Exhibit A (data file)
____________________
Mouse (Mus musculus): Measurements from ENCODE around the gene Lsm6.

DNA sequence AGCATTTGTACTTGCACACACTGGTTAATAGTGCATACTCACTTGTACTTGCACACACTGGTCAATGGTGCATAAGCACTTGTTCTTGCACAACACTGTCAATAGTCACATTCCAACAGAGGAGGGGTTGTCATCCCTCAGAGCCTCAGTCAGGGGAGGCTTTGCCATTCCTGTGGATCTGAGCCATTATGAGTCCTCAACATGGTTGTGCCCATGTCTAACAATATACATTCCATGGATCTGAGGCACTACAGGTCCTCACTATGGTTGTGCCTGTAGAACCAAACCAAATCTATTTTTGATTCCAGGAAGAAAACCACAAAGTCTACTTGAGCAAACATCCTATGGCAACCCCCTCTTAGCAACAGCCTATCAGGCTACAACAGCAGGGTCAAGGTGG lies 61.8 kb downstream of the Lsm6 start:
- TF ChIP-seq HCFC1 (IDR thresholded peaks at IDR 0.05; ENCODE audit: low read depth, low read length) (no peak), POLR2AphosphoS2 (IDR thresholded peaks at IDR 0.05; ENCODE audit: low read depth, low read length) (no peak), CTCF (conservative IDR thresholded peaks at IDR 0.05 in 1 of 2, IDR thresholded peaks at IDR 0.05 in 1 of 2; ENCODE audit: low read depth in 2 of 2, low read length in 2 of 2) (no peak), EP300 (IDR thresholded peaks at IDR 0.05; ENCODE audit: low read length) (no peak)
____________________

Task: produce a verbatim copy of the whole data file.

Mouse (Mus musculus): Measurements from ENCODE around the gene Lsm6.

DNA sequence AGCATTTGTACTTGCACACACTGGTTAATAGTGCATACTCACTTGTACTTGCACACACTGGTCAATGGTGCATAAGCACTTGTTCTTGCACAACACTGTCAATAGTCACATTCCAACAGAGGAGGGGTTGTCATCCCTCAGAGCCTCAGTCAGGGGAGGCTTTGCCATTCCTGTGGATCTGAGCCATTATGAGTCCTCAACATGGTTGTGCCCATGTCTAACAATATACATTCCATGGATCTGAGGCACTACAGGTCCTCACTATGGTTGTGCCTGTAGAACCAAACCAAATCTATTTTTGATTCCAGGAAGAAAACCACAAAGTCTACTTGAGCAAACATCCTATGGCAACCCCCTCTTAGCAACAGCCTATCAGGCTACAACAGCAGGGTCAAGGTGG lies 61.8 kb downstream of the Lsm6 start:
- TF ChIP-seq HCFC1 (IDR thresholded peaks at IDR 0.05; ENCODE audit: low read depth, low read length) (no peak), POLR2AphosphoS2 (IDR thresholded peaks at IDR 0.05; ENCODE audit: low read depth, low read length) (no peak), CTCF (conservative IDR thresholded peaks at IDR 0.05 in 1 of 2, IDR thresholded peaks at IDR 0.05 in 1 of 2; ENCODE audit: low read depth in 2 of 2, low read length in 2 of 2) (no peak), EP300 (IDR thresholded peaks at IDR 0.05; ENCODE audit: low read length) (no peak)